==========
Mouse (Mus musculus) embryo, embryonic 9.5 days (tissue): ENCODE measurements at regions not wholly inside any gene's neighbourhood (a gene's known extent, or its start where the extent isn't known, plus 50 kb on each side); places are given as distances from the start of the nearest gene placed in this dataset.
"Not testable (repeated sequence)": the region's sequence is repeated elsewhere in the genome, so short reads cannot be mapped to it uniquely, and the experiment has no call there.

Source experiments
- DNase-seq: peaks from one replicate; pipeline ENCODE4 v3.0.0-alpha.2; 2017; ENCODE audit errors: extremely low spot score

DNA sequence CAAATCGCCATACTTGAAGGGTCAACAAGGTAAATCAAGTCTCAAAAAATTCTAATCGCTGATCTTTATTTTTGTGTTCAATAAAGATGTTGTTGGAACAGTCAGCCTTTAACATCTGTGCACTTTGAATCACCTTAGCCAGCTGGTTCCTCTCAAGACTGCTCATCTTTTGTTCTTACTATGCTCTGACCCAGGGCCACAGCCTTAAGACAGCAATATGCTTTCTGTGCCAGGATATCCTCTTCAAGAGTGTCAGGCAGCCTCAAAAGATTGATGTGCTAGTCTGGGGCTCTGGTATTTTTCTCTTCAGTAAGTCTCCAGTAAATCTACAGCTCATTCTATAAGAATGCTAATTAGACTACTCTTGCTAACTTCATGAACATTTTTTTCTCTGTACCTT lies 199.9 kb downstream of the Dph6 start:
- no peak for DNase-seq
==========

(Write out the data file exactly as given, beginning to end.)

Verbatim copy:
Mouse (Mus musculus) embryo, embryonic 9.5 days (tissue): ENCODE measurements at regions not wholly inside any gene's neighbourhood (a gene's known extent, or its start where the extent isn't known, plus 50 kb on each side); places are given as distances from the start of the nearest gene placed in this dataset.
"Not testable (repeated sequence)": the region's sequence is repeated elsewhere in the genome, so short reads cannot be mapped to it uniquely, and the experiment has no call there.

Source experiments
- DNase-seq: peaks from one replicate; pipeline ENCODE4 v3.0.0-alpha.2; 2017; ENCODE audit errors: extremely low spot score

DNA sequence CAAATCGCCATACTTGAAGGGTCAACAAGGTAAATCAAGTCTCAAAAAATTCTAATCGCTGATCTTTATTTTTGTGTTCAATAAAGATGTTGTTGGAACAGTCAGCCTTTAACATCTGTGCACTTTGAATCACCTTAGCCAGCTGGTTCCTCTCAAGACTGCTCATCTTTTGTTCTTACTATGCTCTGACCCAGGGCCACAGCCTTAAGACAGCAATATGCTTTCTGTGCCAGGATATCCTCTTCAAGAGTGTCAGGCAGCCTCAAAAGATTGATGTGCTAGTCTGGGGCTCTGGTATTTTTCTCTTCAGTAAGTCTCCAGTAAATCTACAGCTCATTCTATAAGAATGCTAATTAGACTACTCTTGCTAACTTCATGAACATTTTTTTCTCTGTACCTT lies 199.9 kb downstream of the Dph6 start:
- no peak for DNase-seq